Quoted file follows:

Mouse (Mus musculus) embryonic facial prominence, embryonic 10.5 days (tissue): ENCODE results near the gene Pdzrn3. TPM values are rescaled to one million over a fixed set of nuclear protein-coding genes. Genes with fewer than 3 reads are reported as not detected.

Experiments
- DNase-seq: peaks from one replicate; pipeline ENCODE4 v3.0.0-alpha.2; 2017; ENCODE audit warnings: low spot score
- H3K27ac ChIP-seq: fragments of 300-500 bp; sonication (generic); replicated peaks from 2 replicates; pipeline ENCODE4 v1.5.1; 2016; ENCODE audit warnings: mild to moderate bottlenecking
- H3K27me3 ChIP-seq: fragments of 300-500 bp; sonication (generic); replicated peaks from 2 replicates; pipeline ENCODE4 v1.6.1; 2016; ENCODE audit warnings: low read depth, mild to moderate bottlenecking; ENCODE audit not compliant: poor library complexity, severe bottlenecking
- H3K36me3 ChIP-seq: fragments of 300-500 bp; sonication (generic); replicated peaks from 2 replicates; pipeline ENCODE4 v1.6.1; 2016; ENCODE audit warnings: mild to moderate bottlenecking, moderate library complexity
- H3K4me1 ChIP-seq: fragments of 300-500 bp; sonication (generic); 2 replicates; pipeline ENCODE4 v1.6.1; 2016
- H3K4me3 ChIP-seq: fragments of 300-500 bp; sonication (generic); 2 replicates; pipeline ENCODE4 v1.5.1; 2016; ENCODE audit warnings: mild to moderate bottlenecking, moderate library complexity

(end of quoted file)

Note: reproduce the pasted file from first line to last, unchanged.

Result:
Mouse (Mus musculus) embryonic facial prominence, embryonic 10.5 days (tissue): ENCODE results near the gene Pdzrn3. TPM values are rescaled to one million over a fixed set of nuclear protein-coding genes. Genes with fewer than 3 reads are reported as not detected.

Experiments
- DNase-seq: peaks from one replicate; pipeline ENCODE4 v3.0.0-alpha.2; 2017; ENCODE audit warnings: low spot score
- H3K27ac ChIP-seq: fragments of 300-500 bp; sonication (generic); replicated peaks from 2 replicates; pipeline ENCODE4 v1.5.1; 2016; ENCODE audit warnings: mild to moderate bottlenecking
- H3K27me3 ChIP-seq: fragments of 300-500 bp; sonication (generic); replicated peaks from 2 replicates; pipeline ENCODE4 v1.6.1; 2016; ENCODE audit warnings: low read depth, mild to moderate bottlenecking; ENCODE audit not compliant: poor library complexity, severe bottlenecking
- H3K36me3 ChIP-seq: fragments of 300-500 bp; sonication (generic); replicated peaks from 2 replicates; pipeline ENCODE4 v1.6.1; 2016; ENCODE audit warnings: mild to moderate bottlenecking, moderate library complexity
- H3K4me1 ChIP-seq: fragments of 300-500 bp; sonication (generic); 2 replicates; pipeline ENCODE4 v1.6.1; 2016
- H3K4me3 ChIP-seq: fragments of 300-500 bp; sonication (generic); 2 replicates; pipeline ENCODE4 v1.5.1; 2016; ENCODE audit warnings: mild to moderate bottlenecking, moderate library complexity